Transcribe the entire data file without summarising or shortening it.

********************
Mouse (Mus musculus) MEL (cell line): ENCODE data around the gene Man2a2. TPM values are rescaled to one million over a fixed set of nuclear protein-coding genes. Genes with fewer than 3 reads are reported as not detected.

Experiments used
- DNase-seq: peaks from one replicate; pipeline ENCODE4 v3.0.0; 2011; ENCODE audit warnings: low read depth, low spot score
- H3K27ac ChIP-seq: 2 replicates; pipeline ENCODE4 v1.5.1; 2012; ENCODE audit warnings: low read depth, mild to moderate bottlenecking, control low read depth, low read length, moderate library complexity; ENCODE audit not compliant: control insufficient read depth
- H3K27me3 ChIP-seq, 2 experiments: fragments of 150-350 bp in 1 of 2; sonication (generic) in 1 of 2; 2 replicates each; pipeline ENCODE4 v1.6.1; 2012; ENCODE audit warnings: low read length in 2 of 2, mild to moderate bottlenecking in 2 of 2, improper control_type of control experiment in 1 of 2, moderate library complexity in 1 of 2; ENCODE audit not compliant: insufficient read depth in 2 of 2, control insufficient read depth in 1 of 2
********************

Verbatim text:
Mouse (Mus musculus) MEL (cell line): ENCODE data around the gene Man2a2. TPM values are rescaled to one million over a fixed set of nuclear protein-coding genes. Genes with fewer than 3 reads are reported as not detected.

Experiments used
- DNase-seq: peaks from one replicate; pipeline ENCODE4 v3.0.0; 2011; ENCODE audit warnings: low read depth, low spot score
- H3K27ac ChIP-seq: 2 replicates; pipeline ENCODE4 v1.5.1; 2012; ENCODE audit warnings: low read depth, mild to moderate bottlenecking, control low read depth, low read length, moderate library complexity; ENCODE audit not compliant: control insufficient read depth
- H3K27me3 ChIP-seq, 2 experiments: fragments of 150-350 bp in 1 of 2; sonication (generic) in 1 of 2; 2 replicates each; pipeline ENCODE4 v1.6.1; 2012; ENCODE audit warnings: low read length in 2 of 2, mild to moderate bottlenecking in 2 of 2, improper control_type of control experiment in 1 of 2, moderate library complexity in 1 of 2; ENCODE audit not compliant: insufficient read depth in 2 of 2, control insufficient read depth in 1 of 2